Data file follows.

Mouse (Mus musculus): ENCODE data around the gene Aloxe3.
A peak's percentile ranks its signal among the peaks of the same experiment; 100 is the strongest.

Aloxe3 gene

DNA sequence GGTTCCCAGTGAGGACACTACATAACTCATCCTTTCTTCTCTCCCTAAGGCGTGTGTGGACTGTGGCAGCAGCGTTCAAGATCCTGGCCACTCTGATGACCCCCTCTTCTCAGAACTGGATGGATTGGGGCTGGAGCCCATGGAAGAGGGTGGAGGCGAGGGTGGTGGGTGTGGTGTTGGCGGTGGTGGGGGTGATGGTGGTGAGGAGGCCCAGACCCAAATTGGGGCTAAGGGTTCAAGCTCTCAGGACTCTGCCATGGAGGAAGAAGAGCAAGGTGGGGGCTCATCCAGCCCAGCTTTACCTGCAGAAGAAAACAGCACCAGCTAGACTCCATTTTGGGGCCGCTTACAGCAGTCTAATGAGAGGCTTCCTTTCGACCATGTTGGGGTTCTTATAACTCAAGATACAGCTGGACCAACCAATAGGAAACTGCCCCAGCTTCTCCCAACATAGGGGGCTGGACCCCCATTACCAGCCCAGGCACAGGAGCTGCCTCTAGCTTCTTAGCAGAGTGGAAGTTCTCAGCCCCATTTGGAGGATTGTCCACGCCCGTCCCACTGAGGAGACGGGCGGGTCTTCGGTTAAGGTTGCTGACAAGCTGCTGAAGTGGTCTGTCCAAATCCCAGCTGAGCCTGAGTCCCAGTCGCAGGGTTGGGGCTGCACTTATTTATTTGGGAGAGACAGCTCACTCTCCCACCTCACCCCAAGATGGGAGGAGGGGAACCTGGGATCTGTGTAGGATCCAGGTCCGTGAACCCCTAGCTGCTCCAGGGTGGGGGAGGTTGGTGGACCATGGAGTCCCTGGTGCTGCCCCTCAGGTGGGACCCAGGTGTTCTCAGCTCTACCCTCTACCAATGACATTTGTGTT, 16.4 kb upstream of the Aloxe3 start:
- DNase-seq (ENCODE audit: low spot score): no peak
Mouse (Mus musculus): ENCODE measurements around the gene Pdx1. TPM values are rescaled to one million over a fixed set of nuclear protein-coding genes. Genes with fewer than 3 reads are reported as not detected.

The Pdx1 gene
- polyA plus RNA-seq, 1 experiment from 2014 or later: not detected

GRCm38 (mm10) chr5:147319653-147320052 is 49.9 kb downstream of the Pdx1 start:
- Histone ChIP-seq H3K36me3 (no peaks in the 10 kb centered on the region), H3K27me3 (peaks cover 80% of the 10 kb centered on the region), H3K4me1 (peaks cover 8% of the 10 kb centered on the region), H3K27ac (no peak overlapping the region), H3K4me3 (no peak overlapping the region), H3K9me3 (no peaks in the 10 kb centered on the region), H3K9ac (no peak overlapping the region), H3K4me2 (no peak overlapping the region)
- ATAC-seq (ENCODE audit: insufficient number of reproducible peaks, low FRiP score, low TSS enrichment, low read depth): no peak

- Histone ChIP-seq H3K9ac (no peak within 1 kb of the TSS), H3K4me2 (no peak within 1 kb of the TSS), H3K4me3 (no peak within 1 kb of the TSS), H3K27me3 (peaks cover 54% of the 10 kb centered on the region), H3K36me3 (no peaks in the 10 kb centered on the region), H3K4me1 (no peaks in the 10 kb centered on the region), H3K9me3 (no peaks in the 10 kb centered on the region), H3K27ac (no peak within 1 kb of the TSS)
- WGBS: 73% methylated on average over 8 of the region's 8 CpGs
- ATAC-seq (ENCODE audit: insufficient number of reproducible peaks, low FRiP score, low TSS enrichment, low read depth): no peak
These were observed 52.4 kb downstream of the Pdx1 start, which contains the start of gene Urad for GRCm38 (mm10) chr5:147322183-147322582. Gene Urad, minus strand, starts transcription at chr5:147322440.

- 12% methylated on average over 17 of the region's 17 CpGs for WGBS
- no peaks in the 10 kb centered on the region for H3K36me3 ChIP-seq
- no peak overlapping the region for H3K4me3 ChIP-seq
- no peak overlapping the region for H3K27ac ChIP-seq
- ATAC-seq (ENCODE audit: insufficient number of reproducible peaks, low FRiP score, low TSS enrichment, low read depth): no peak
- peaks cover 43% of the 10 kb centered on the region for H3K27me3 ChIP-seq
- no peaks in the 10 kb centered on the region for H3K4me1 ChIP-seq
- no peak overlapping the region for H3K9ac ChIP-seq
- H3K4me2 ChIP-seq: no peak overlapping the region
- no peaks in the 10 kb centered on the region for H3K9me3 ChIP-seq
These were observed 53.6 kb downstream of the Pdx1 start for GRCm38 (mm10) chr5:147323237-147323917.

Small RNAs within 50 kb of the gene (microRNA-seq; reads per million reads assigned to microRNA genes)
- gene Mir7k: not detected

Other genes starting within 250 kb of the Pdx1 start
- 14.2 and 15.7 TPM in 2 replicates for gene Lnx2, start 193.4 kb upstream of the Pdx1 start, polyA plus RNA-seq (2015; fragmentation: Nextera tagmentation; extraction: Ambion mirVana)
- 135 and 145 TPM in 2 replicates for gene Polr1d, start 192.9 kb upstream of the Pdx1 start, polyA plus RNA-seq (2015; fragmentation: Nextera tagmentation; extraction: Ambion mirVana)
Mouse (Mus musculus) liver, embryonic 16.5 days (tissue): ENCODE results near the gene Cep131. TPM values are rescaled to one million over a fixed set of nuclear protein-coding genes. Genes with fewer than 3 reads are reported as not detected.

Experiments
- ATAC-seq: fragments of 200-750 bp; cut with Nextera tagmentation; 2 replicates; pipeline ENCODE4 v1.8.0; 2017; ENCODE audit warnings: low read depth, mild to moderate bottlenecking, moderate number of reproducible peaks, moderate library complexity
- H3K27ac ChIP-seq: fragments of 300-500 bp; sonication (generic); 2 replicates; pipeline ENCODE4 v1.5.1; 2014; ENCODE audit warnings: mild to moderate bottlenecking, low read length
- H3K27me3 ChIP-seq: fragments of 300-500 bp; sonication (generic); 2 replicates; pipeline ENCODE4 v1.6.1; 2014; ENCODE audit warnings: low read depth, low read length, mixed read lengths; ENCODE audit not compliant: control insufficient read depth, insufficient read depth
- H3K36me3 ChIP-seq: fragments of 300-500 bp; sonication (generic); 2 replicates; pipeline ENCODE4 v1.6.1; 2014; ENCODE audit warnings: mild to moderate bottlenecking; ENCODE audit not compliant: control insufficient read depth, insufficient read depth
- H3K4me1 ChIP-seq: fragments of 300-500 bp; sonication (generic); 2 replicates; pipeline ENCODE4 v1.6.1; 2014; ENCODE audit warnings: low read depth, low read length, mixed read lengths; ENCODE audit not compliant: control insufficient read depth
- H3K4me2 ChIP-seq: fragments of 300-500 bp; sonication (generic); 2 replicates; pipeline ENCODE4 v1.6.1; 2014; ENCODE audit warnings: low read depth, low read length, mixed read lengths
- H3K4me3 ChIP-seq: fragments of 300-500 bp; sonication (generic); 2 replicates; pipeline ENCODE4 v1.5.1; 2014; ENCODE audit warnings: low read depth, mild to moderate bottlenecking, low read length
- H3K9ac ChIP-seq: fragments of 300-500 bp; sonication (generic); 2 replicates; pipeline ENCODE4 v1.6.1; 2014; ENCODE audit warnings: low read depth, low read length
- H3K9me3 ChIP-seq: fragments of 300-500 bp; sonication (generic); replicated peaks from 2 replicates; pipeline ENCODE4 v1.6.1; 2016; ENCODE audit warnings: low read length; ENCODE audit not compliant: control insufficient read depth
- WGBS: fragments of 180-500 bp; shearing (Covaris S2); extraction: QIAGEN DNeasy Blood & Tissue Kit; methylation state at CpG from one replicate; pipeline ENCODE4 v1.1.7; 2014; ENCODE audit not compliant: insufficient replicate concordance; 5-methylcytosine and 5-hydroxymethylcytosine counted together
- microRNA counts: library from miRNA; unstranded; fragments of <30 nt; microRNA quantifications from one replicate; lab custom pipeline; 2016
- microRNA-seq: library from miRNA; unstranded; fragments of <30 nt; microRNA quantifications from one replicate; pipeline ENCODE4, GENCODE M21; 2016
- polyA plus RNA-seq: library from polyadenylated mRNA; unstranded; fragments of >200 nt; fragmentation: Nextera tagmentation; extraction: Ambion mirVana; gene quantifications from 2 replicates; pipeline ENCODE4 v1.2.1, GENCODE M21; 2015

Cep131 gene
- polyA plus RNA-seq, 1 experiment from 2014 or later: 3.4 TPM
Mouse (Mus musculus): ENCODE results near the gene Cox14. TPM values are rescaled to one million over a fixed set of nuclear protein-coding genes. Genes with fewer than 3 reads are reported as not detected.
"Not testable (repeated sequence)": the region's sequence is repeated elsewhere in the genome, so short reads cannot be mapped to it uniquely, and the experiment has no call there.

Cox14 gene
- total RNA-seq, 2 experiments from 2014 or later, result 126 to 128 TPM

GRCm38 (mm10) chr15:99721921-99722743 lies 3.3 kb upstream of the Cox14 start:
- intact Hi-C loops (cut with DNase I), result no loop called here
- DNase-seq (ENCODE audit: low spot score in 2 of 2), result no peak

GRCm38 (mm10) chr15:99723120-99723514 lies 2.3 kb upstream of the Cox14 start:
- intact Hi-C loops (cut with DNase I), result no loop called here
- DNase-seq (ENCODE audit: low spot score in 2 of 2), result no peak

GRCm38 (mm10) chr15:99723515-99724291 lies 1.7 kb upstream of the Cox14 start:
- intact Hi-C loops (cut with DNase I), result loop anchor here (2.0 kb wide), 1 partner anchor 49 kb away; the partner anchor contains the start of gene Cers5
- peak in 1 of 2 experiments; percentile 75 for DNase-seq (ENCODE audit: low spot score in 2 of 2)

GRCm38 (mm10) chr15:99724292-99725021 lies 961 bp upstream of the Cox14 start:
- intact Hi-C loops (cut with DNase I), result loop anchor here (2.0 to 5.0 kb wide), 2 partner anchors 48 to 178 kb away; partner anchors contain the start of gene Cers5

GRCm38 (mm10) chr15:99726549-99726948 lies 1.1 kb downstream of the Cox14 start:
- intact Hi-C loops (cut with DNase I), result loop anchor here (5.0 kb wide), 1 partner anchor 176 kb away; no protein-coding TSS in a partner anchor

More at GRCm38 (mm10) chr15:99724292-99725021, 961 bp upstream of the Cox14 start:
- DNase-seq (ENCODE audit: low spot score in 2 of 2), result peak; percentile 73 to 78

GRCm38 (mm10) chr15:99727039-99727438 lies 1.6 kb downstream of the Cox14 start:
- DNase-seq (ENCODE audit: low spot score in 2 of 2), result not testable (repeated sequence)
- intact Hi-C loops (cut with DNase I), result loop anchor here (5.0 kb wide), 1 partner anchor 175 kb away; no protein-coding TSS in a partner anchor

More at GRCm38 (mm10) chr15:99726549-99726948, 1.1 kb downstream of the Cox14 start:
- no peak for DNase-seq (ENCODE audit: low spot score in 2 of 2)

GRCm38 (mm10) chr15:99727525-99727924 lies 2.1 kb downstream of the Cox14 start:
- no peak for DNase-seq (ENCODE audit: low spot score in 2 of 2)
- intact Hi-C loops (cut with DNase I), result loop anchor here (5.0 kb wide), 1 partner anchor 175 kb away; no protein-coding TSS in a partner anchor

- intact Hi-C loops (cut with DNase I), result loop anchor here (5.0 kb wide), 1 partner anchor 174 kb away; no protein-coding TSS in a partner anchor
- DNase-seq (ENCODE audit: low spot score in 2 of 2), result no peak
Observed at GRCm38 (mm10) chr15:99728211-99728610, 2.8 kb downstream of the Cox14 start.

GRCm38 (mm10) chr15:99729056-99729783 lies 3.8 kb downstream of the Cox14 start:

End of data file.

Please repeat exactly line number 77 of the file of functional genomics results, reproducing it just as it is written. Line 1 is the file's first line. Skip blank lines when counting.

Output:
- DNase-seq (ENCODE audit: low spot score in 2 of 2), result no peak